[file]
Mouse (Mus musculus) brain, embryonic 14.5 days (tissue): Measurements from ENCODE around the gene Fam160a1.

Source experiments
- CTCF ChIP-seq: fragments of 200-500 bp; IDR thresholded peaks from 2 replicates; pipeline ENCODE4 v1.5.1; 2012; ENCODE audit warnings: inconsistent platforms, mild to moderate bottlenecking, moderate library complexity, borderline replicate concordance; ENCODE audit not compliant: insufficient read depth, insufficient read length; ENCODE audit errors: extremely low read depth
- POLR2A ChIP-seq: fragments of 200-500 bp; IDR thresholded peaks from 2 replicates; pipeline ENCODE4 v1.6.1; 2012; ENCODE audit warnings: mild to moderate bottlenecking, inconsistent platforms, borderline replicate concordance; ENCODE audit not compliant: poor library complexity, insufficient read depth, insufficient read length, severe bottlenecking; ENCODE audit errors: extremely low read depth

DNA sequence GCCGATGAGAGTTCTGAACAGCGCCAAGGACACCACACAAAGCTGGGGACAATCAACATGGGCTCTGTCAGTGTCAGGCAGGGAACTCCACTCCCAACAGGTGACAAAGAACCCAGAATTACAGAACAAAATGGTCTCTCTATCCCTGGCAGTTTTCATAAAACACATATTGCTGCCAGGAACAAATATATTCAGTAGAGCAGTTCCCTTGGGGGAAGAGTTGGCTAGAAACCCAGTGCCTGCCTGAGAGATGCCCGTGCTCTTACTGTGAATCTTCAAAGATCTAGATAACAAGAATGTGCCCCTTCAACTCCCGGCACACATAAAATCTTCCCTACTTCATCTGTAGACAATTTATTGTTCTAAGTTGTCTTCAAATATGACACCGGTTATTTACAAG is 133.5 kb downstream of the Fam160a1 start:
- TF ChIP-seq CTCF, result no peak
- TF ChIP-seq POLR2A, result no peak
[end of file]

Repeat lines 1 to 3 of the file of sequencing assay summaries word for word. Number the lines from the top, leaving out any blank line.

Mouse (Mus musculus) brain, embryonic 14.5 days (tissue): Measurements from ENCODE around the gene Fam160a1.

Source experiments
- CTCF ChIP-seq: fragments of 200-500 bp; IDR thresholded peaks from 2 replicates; pipeline ENCODE4 v1.5.1; 2012; ENCODE audit warnings: inconsistent platforms, mild to moderate bottlenecking, moderate library complexity, borderline replicate concordance; ENCODE audit not compliant: insufficient read depth, insufficient read length; ENCODE audit errors: extremely low read depth